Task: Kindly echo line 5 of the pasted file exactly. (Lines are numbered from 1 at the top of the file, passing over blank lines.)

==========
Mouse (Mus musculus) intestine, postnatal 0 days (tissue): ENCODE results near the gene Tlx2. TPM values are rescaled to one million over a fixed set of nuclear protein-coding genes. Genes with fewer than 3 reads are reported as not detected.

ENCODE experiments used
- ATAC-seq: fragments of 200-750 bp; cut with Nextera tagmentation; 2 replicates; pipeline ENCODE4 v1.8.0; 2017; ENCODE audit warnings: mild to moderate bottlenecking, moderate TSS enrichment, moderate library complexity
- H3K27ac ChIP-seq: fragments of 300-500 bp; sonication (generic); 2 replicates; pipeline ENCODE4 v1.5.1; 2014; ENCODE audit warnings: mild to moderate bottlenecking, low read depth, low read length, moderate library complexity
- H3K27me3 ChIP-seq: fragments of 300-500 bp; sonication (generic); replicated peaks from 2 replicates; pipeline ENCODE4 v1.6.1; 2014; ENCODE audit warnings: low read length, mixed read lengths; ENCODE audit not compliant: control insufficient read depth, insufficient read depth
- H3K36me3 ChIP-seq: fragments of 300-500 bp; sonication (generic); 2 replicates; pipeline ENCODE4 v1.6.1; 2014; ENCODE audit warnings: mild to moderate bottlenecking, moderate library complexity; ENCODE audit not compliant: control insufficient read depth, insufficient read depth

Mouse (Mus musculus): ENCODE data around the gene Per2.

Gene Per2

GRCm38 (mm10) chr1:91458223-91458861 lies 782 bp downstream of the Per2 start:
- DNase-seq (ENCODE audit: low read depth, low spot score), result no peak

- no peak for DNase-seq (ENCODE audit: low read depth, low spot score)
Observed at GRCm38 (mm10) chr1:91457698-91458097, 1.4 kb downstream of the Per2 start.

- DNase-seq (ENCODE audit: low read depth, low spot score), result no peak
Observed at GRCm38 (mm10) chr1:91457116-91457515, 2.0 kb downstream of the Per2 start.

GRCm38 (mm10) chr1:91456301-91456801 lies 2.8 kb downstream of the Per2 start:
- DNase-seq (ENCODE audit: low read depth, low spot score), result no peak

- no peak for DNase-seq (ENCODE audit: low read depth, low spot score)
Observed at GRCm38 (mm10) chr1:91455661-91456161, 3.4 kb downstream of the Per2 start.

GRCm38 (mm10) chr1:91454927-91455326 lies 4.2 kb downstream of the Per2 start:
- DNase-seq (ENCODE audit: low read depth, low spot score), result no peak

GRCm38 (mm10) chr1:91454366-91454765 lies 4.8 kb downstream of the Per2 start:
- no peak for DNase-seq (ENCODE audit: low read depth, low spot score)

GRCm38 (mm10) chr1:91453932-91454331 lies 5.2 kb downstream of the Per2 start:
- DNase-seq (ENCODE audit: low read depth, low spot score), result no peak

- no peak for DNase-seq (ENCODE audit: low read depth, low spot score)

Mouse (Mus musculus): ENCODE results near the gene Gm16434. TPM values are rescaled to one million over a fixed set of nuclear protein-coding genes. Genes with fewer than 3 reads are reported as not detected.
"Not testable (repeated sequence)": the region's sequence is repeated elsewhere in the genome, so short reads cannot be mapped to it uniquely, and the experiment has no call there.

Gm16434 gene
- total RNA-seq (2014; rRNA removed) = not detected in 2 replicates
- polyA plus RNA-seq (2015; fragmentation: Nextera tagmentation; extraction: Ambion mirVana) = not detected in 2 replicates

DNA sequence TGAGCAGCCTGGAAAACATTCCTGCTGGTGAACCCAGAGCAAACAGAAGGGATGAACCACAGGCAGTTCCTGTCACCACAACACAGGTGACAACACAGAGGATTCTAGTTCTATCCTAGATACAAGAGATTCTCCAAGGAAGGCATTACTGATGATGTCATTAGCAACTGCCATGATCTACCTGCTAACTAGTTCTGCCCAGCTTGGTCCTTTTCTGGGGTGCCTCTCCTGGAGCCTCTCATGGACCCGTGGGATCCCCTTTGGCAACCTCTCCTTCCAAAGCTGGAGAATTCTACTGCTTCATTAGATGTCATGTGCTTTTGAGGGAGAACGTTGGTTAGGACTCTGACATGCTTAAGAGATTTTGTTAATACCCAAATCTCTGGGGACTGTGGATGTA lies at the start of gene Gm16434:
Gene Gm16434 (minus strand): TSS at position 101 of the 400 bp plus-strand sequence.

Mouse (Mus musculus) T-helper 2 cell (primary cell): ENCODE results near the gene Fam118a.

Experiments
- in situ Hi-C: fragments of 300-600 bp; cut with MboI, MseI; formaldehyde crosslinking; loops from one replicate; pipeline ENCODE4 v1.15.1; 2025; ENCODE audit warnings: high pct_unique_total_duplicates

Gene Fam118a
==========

- H3K27me3 ChIP-seq: fragments of 300-500 bp; sonication (generic); replicated peaks from 2 replicates; pipeline ENCODE4 v1.6.1; 2014; ENCODE audit warnings: low read length, mixed read lengths; ENCODE audit not compliant: control insufficient read depth, insufficient read depth